Current Events



The Oystering Life

Wednesday, March 15th at 7:00PM at the Stony Creek Congregational Church

BACA and The Branford Historical Society are sponsoring a screening of “The Oystering Life”, a feature-length documentary about the history of oystering along the Connecticut shoreline.

Keep on Digging:
Using Land Records for Genealogy Research

Wednesday, April 26th at 6:00PM at the Blackstone Memorial Library

Join us as Town Historian, Jane Bouley shares how to use land records to uncover a wealth of historical genealogical information.



The Historic Harrison House Museum at 124 Main Street, Branford is open to the public for free guided tours every Saturday, from 1-4 pm, June through the end of September or by appointment. (Donations are appreciated)

For more information email us at:

The circa 1724 saltbox house and property is recorded on the National Register of Historic Places, and is maintained by the Branford Historical Society. It features period furnishings and Branford artifacts.

Also on the two-acre site, is the Harrison House Barn with a display of local period tools, a colonial flower garden, and a lovely herb garden. The gardens were established and are beautifully maintained by the
Branford Garden Club.




Historic House Plaques & Research Service

The Branford Historical Society offers house plaques to identify historic structures and landmarks in Branford. Properties are acknowledged by date of construction and by original or historically recognized owner.

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Coronavirus Announcements

Due to the effects of the COVID-19 pandemic, our 2020 & 2021 Annual Meeting & Dinner in May, as well as our 2020 & 2021 Annual Strawberry Festival in June, and our 2020 & 2021 Annual Holiday Open House in December, unfortunately had to be cancelled.

All 2020 Harrison House Tours were cancelled, and we did not hold our regular visiting hours from June through September. Tours were resumed for the 2021 season.

Our 2020 Annual Meeting was held virtually on December 2nd and our 2021 Annual Meeting was held virtually on November 16th

From early 2020 through late 2021, we held our planned Programs virtually through the Blackstone Memorial Library’s online portals.

In November 2021, we were able to hold our Witness Stones Project Program in person again, with safety precautions in place, and plan to continue this for most of our programs going forward.

After two years off, we held our 2022 Annual Strawberry Festival again in June, as well as our 2022 Annual Meeting which was postponed from May to September. We were also able to hold our 2022 Annual Holiday Open House again in December.

We continue to send out information to our members and update our website as things progress, but as of mid-2022, we have been able to return to all of our normal operations.


The Quinnipiac: The First People of the Shoreline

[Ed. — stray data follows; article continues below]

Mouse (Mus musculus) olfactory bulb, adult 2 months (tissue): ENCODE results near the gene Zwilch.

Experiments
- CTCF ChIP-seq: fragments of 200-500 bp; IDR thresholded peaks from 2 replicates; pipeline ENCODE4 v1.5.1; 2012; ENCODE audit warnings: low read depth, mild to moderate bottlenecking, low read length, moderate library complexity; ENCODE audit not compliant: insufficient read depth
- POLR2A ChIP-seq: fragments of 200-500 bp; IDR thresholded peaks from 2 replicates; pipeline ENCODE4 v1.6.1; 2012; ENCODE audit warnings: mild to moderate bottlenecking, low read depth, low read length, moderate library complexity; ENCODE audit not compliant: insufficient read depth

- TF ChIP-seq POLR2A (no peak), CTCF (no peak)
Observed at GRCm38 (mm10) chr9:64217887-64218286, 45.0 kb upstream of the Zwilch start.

Wednesday, January 18th, 2023

6:00pm-8:00pm at the

Blackstone Memorial Library

Join us as local historian and author Jim Powers returns to share the story of the
Quinnipiac People.

The Quinnipiac were the descendants of Indigenous people who first arrived in our region following the end of the Ice Age. By the start of the 17th century, they lived along the Shoreline from West Haven to Clinton and north to Cheshire and Meriden. Totoket (Branford) was one of their villages. How did the arrival of Europeans, first the Dutch then the English, impact the Quinnipiac, and what factors led to their eventual dispersal? Where are the Quinnipiac today? This talk will tell their story.

Weren’t able to make it? No problem. Click below to view the recording.

2022 Annual Holiday ​
Open House

Sunday, December 4th, 2022

1:00pm to 3:00pm

at the Harrison House Museum

It’s back! Join us for an afternoon to get in the holiday spirit, meet other members, and enjoy holiday decorations, the tasty refreshments, including warm mulled apple cider, and holiday music. Guides will welcome you as you tour the House, the Barn, and our current Exhibits. There will be raffles, including our decorated Christmas tree, center pieces, and wreaths.

The Discovery of the Dutch Fort of Indian Neck

Wednesday, October 26th, 2022
6:30pm at the Blackstone Memorial Library

In Branford, local legends have always claimed that the Dutch were present well before English colonists arrived in 1638. It’s a story that has been passed down from generation to generation for 350 years but dismissed as simply a local myth by historians. Where is the proof they have always asked? Where are the Dutch and English records that wrote about it? Where is the physical evidence that could prove they were really here?

In 1998 and 1999, when the remnants of a Dutch Fort were unearthed on Indian Neck, everything changed. Proof was found and the history of Branford and Connecticut changed forever. 

Please join us as local historian and author, Jim Powers, tells the story of how the location of a Dutch trading post and fort was discovered right here in Branford.

Weren’t able to make it? No problem. Click below to view the recording.